I was lucky to get out of there unscathed, thanks to a friendly woman who politely answered my request for directions and back to the safety of Casco Viejo – and places that I now recognized such as Plaza Simon Bolivar and Calle 8.
When i had a full day free, I decided to walk towards downtown in the heat and humidity, exiting the Casco Viejo area via a commercial street with a large Chinese population – and then passing various upper-middle class neighborhoods, with high-rise condos and plenty of lush greenery and well-maintained parks and palm trees. These neighborhoods (such as Bella Vista) were nice enough, mostly modern and high-rise, but the buildings were kind of fortress-like with lots of fences and security. (And even more high-rise constructions were going up nearby.)
Interspersed between these upper-class areas was a lively lower-middle class shopping district, which was vibrant and interesting along Avenida Central (La Central), which is more pedestrian-friendly than Bella Vista and the other neighborhoods with skyscrapers.
I grew exhausted walking all this way in the heat, so I had to pass on the official downtown/ financial district (Via Espana) and any beachside neighborhoods that might exist, feeling that I'd done enough walking for one day. In any case, all of these high-rise-centric neighborhoods appear to blur together and so it can be tricky to differentiate which neighborhood is which (i.e. they aren't so clearly defined).
Tired, I opted for a minibus back to Casco Viejo (the official buses only accepted fare cards, so I took one of the random school buses spray-painted with obscure colorful images and logos). There is a metro system in Panama City, although it doesn't really pass by these main areas (I think it's more of a commuter system).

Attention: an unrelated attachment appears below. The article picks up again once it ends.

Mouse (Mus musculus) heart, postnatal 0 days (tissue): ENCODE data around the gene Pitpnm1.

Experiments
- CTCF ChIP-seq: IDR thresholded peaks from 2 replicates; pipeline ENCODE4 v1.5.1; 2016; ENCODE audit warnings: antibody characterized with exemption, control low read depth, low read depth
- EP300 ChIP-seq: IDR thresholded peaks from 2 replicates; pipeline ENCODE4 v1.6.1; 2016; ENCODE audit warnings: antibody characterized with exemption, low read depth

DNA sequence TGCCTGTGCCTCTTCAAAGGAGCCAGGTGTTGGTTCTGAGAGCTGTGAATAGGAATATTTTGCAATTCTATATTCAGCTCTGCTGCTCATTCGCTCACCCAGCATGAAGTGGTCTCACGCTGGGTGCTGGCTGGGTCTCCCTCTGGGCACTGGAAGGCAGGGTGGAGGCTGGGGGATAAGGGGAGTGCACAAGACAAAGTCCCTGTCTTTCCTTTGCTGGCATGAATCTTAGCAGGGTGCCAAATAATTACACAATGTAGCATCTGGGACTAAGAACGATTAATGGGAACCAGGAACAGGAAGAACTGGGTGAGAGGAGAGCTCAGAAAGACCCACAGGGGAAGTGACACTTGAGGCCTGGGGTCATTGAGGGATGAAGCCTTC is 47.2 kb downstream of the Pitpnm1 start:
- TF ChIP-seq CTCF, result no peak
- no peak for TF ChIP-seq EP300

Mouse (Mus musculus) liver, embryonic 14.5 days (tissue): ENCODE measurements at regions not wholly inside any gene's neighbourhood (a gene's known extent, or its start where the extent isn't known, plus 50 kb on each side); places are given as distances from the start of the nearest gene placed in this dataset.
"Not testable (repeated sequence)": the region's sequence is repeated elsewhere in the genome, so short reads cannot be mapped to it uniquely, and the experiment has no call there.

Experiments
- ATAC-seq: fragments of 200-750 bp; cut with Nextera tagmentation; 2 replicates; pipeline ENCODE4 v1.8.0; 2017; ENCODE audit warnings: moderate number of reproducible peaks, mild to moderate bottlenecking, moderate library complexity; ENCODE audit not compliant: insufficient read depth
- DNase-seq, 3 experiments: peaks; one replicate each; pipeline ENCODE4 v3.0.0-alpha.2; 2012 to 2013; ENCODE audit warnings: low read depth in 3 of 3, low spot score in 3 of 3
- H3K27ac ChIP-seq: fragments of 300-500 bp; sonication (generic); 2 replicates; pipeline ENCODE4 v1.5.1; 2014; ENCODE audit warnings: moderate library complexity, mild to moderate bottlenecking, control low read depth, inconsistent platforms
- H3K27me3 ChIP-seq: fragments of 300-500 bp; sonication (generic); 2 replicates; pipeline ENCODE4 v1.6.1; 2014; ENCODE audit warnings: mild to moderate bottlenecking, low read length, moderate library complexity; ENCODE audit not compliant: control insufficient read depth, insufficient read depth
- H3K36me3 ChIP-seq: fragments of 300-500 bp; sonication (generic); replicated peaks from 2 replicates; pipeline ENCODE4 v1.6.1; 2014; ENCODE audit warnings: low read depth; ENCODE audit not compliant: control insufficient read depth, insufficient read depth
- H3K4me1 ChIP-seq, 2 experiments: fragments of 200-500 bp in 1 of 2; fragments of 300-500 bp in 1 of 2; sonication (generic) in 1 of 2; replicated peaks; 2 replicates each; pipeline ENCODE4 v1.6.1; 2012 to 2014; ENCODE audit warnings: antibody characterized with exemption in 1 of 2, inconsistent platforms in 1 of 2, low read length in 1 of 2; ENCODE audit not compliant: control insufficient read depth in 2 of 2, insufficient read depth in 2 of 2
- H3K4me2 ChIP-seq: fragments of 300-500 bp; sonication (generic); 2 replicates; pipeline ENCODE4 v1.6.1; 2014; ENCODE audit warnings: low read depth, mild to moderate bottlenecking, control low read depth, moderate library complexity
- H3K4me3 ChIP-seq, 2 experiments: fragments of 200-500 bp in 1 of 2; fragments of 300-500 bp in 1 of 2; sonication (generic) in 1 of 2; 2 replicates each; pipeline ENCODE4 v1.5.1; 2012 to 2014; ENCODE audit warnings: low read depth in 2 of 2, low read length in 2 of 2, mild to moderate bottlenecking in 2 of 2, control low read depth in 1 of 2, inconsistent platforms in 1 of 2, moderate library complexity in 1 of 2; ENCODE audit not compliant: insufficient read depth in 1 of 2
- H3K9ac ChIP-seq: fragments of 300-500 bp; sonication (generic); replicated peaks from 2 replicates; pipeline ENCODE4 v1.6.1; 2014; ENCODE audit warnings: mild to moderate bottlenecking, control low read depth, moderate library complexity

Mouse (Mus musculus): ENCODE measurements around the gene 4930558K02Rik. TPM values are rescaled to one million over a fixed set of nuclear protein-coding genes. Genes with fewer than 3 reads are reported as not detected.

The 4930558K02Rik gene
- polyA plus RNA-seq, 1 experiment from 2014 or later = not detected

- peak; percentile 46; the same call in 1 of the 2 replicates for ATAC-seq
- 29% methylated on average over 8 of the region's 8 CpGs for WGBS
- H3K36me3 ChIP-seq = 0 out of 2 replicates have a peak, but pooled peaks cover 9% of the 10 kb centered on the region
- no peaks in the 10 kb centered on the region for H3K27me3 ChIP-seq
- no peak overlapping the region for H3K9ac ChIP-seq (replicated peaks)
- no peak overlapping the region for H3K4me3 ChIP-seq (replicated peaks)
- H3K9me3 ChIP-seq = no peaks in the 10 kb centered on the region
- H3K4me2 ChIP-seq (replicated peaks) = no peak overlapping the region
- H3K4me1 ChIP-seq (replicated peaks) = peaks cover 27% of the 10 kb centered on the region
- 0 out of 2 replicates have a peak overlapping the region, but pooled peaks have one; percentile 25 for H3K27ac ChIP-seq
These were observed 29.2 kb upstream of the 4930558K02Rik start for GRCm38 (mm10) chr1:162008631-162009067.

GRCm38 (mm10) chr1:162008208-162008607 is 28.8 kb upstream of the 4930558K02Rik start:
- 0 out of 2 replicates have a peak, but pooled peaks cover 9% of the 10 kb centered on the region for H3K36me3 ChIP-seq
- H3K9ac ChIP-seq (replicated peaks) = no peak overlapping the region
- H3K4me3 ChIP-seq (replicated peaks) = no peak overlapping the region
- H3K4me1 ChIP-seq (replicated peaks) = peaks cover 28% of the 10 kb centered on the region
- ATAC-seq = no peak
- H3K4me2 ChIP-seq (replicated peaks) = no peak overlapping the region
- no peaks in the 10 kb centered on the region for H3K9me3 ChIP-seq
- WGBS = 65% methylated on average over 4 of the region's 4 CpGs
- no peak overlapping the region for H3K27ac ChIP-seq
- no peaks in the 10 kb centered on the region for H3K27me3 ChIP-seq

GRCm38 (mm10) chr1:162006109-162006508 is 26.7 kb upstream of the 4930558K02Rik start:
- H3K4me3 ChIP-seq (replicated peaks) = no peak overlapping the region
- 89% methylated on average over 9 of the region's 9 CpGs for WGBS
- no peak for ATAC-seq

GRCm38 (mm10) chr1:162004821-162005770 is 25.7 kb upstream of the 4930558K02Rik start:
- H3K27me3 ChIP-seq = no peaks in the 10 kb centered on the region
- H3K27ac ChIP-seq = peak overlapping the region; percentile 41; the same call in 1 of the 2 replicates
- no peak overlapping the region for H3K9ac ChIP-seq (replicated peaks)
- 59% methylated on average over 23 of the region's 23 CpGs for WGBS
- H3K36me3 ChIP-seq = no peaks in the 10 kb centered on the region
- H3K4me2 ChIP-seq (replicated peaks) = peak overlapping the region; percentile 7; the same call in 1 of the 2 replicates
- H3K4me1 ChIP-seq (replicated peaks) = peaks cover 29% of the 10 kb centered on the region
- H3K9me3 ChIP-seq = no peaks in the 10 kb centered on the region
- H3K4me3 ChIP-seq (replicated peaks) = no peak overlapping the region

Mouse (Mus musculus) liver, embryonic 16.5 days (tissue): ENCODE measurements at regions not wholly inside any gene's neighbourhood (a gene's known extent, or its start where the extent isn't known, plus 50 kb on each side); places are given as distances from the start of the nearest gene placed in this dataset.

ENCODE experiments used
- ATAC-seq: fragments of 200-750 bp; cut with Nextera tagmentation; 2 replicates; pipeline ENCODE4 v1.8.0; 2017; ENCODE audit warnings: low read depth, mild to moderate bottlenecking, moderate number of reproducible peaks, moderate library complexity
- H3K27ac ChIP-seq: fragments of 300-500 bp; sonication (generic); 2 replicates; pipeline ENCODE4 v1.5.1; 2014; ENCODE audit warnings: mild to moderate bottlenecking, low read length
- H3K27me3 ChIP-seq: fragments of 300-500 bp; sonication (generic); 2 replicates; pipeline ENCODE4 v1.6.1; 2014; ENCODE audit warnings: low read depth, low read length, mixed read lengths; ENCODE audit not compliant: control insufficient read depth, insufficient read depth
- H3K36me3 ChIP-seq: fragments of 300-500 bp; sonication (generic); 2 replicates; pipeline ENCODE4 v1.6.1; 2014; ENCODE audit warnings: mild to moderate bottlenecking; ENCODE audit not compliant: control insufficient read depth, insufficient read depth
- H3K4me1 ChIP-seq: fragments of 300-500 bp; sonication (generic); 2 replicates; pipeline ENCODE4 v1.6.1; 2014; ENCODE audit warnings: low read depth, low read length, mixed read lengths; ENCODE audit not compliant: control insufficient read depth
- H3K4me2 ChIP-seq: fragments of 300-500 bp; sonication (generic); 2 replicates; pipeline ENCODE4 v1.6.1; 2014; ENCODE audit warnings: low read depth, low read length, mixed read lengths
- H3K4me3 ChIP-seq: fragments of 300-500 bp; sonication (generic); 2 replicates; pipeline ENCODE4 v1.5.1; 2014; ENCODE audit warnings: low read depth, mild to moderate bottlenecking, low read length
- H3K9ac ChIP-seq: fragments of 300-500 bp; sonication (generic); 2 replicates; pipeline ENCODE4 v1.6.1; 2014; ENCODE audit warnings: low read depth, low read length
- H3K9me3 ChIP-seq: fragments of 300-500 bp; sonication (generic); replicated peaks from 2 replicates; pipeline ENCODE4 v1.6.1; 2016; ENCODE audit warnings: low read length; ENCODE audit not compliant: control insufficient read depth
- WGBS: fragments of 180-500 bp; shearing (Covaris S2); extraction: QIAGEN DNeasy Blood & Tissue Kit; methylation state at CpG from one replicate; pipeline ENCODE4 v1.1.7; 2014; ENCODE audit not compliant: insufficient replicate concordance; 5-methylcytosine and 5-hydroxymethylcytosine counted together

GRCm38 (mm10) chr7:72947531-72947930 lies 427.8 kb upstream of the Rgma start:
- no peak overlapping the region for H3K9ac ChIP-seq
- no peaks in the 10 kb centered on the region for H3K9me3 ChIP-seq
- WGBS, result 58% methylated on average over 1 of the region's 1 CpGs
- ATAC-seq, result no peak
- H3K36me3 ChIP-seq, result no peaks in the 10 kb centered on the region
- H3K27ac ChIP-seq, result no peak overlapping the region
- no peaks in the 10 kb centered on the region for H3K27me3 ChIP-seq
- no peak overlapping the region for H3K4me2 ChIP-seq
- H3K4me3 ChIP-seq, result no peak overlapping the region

In Casco Viejo I stayed in a friendly hostel (Magnolia Inn) inside a colonial building with a nicely decorated living room and common areas that opened up onto the balcony, offering views of the street below. It was from the comfort of here that I recall witnessing a massive tropical thunderstorm which totally flooded the historical streets, submerging everything under several feet of water. Yet when the rain finally stopped, all this floodwater just vanished immediately – so I guess the infrastructure here in this district was quite good.
As always in Latin American countries, everything is full of contradictions and contrasts, with living conditions ranging from third world to luxurious first world within a few blocks of each other. I reflected on this as I observed a couple of police officers joking around across the street, while still keeping a vigilant eye on the passing tourists... and wondering what was going on a few minutes away at Dany's Place and the burnt-out streets around there.
Well, it was only two nights here – so not enough time for me to claim that I fully understood Panama City or Panama, but it was something – and I'm glad that I got to check it out. (In my opinion four nights is the minimum stay to really get a feel for a city). Plus, outside of Panama City are numerous national parks with tropical rainforests, which I didn't get around to visiting but sound beautiful, with unique bird species and other wildlife. I guess this will have to wait until my next layover at Toucmen...